Emanuel Mori, President, Federated States of Micronesia, described its proposal to amend the Montreal Protocol to phase down the production and consumption of hydrofluorocarbons (HFCs), which are GHGs, to prevent temperature increases. He stressed success with the Montreal Protocol over the next six months is “our ticket to a successful outcome in Paris” and urged adoption of the HFC amendment.


On climate financing, Loeak urged the full capitalization of the Green Climate Fund (GCF) and other financial mechanisms to address climate change and support the post-2015 agenda. He applauded nations who have pledged specific amounts and urged delivery of real money by major economic powers who he said are also major polluters. Sopoga stressed adequate resources for the GCF, particularly access for SIDS. Nguesso identified innovative financing, technology transfer and capitalization of the GCF as critical. Koirala, Bangladesh and Serbia stressed financing for adaptation, with Koirala saying there should be special provisions for addressing least developed countries (LDCs) and SIDS mitigation and adaptation needs in additional to regular official development assistance (ODA). Bangladesh also recommended adequate, predictable and additional climate finance, support for capacity and institution building and access to locally adaptable technologies.


Bettel highlighted Luxembourg's contribution of 5 million Euros to the GCF, which is new and additional to its ODA. Steinmeier stated Germany's commitment of US$1 billion to the GCF.


Climate change should be included in the post-2015 agenda, according to Savarin and Morales. Sopoga supported a standalone Sustainable Development Goal (SDG) on climate change. Idrissov and San Marino highlighted links between climate change and sustainable development. Bangladesh reiterated the need to integrate the UNFCCC, DRR and SDG processes.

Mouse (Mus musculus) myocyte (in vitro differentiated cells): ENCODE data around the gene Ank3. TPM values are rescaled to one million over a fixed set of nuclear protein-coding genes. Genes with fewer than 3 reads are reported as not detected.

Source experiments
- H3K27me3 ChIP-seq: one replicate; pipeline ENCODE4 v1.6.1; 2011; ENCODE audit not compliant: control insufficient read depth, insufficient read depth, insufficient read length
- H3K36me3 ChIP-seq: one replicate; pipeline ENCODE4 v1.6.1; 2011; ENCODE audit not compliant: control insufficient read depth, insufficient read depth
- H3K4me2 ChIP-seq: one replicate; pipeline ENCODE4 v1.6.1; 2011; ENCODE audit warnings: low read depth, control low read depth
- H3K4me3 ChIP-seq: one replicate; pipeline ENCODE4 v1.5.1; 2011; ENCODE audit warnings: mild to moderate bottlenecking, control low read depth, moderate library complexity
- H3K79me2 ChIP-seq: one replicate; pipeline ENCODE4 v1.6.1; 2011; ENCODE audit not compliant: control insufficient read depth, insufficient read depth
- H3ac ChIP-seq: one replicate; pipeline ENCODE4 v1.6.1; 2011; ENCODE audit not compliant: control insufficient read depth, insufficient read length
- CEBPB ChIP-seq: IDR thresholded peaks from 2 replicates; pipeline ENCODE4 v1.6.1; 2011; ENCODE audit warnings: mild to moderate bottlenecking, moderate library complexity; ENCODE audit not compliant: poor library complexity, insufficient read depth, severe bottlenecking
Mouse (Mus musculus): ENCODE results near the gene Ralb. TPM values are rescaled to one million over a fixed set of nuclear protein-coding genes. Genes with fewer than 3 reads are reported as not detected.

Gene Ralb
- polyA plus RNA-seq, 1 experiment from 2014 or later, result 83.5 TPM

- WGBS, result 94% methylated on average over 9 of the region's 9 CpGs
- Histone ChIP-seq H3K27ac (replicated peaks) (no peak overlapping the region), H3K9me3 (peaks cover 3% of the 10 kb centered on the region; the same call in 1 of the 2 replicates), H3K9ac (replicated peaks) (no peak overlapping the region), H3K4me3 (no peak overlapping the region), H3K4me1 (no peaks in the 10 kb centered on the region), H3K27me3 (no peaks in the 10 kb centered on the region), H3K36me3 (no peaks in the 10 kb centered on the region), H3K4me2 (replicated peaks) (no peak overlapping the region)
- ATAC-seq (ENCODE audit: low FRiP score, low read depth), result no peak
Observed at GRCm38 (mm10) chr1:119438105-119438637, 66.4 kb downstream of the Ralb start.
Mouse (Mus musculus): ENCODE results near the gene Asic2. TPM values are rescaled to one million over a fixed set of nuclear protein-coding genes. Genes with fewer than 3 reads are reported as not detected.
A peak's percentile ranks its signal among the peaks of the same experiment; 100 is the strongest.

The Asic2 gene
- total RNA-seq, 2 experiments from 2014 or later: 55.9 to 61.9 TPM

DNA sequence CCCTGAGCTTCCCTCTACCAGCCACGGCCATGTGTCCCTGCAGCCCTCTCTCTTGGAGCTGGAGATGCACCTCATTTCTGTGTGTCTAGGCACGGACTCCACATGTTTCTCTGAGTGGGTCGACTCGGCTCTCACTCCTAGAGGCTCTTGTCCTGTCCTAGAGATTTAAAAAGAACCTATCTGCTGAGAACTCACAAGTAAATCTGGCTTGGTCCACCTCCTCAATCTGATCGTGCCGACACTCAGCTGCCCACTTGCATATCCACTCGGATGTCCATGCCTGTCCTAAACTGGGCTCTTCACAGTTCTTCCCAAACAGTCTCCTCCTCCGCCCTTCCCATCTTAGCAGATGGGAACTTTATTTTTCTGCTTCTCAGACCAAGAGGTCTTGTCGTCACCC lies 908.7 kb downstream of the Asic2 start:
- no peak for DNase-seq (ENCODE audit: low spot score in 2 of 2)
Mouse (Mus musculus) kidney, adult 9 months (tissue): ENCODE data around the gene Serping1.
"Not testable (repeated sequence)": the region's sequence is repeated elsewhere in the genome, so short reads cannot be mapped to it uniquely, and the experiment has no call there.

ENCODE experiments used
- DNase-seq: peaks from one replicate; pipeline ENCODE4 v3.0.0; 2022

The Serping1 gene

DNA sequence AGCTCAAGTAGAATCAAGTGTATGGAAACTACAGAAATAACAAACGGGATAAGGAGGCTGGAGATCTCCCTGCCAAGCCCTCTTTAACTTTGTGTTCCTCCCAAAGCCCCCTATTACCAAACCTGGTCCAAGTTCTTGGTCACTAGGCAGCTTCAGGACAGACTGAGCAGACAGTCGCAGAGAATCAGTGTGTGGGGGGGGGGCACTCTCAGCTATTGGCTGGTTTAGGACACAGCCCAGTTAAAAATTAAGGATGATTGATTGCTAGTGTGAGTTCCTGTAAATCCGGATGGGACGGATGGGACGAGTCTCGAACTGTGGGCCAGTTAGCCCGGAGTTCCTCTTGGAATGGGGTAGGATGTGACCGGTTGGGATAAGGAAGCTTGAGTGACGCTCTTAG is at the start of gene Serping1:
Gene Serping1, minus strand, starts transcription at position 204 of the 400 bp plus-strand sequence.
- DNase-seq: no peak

Tupou and Sopoga underscored the link between climate change and peace and security, with Tupou advocating for Ban to appoint a Special Representative on Climate and Security and Sopoga supporting addressing climate change and security through the UN Security Council. More


[UNGA General Debate 26 September 2014] [UNGA General Debate 27 September 2014] [UN Press Release on SIDS]




 

UNGA General Debate 2014 Addresses Climate Agreement, Financing, SIDS

 

United Nations27 September 2014: During days three and four of the UN General Assembly (UNGA) General Debate 2014, many speakers addressed climate change. Speakers focused on international and national action, including transitions to renewable energy, and financing. Small island developing States (SIDS) particularly urged action, emphasizing they are already experiencing adverse effects on food and water security, biodiversity and oceans.


“Some members have criticized us for focusing too much on climate change and sea level rise, but these issues influence our every decision and affect every aspect of life on our islands,” said Christopher J. Loeak, President of the Marshall Islands, stressing that small island countries cannot afford to speak of climate change as a future threat. Tuilaepa Sailele Malielegaoi, Prime Minister of Samoa, underscored that apportioning blame serves no useful purpose, saying “those who exploit the traditional divide between developed and developing countries and ideological and political differences do so conveniently to mask their unwillingness to be part of the solution to an impending global catastrophe.” He suggested viewing the world as a single constituency where everyone must work together within the limits of their capacity and capability to address climate change. Charles Angelo Savarin, President of Dominica, Anote Tong, President of Kiribati, and Malielegaoi emphasized climate change is not an event in the future but an issue SIDS are already experiencing.